April 18: Facebook’s F8 developer conference brought plenty of news and Messenger obviously didn’t stay behind. The social network announced a new Discover tab, Messenger Codes, Chat Extensions and M improvements. One can now do things like share songs, order food from a chat, find business information with a QR code and more.

Group payment support

April 11: Facebook Messenger now lets you make and receive group payments. To get started, open the Messenger app, pull up a group chat, then tap the plus sign button in the bottom left corner of the conversation. Find the payments icon ($), then tap it. After that, you can then choose who to send or request money from. You can easily select everyone in the group, or select only a few members. Then enter the amount of money you’d like to send or request, specify what the money is for, then tap Request. Easy, right?

“M” comes to Messenger

April 7: Facebook has announced the launch of suggestions in its Messenger app, delivered courtesy of its AI assistant M. This is a big step for the company: M has itself has been in development since 2015, and though all of its features haven’t been finalized yet, its suggestions component is now live.

Tuesday, March 20, 2018

Galaxy Tab Oreo Update: 6 Reasons to Get Excited & 3 Not To

The Samsung Galaxy Tab Android Oreo update isn’t rolling out yet, but we expect it to start rolling out to select models sometime in the next few weeks.

Samsung’s Android Oreo roll out is starting out with the Galaxy S8, Galaxy S8+, and Galaxy Note 8 but we expect it to expand to other devices April.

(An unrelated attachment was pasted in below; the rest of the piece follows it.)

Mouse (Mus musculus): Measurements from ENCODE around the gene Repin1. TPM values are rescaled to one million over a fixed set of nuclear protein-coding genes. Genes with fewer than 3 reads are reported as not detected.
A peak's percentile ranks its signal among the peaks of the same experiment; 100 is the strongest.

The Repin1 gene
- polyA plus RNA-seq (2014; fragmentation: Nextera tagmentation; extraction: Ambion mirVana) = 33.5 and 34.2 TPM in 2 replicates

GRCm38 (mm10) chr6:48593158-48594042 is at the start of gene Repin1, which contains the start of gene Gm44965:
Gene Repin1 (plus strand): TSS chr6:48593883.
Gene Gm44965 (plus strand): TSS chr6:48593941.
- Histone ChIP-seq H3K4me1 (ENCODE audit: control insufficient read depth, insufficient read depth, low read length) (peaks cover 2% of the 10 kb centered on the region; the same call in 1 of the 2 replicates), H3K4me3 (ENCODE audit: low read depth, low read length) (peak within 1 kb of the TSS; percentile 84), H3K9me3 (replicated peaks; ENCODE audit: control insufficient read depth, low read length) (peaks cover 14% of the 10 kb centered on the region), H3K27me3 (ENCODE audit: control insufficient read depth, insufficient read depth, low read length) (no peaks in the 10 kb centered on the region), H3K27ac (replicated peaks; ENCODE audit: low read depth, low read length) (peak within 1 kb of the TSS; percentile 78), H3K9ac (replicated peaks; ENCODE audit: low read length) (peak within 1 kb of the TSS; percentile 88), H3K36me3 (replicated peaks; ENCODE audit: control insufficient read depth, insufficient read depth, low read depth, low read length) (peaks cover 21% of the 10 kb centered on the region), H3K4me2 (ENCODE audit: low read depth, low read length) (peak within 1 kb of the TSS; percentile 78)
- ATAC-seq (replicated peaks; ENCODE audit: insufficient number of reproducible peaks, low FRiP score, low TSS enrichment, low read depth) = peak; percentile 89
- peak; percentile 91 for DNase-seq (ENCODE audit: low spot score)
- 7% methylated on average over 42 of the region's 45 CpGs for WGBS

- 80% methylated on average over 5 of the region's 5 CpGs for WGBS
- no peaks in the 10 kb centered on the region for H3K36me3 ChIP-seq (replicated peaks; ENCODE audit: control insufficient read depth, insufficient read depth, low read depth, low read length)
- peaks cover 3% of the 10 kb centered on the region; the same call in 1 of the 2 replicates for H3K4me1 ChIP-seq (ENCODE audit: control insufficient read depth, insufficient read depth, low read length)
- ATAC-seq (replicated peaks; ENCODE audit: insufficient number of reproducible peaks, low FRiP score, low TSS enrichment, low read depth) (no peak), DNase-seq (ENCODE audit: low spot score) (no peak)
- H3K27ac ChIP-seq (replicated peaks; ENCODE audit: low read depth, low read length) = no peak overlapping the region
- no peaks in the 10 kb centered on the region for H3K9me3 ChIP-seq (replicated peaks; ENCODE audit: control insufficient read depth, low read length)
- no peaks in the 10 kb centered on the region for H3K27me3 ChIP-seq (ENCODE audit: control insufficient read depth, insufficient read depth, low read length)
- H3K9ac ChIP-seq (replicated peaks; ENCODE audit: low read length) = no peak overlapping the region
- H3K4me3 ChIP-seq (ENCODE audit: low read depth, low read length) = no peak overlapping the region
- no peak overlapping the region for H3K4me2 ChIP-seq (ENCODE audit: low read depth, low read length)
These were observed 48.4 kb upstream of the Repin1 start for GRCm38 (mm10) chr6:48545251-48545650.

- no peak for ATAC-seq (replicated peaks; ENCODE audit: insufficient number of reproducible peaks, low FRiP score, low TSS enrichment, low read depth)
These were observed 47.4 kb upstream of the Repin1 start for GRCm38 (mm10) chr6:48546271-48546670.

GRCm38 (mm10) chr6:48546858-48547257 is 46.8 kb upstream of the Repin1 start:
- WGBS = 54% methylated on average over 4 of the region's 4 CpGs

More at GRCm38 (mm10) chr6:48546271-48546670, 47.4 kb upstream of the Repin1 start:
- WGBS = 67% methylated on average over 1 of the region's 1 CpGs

Samsung still hasn’t released a list of Android Oreo upgrades, but we’ve pieced together its plans using leaks, information from carriers and credible rumors. Android Oreo is headed to popular phones like the Galaxy S7 and Galaxy S7 Edge and it’ll also come to Samsung’s Galaxy Tab line of tablets.

The Samsung Galaxy Tab Oreo update is confirmed. T-Mobile recently confirmed an Oreo update for the Galaxy Tab E 8 and Samsung Turkey and Samsung Canada have confirmed additional Galaxy Tab updates.

Samsung’s Android 8.0 Oreo update for the Galaxy Tab still hasn’t leaked out which means we’re in the dark when it comes to the features, fixes, enhancements, and patches on board. That said, we can draw some logical conclusions based on the company’s Oreo updates for the Galaxy S8/Galaxy Note 8 and Samsung’s standard Android release protocol.

The Galaxy Tab Oreo update is going to be a big one and today we want to take you through some of the features you can start looking forward to. We also want to take you through some potential disappointments.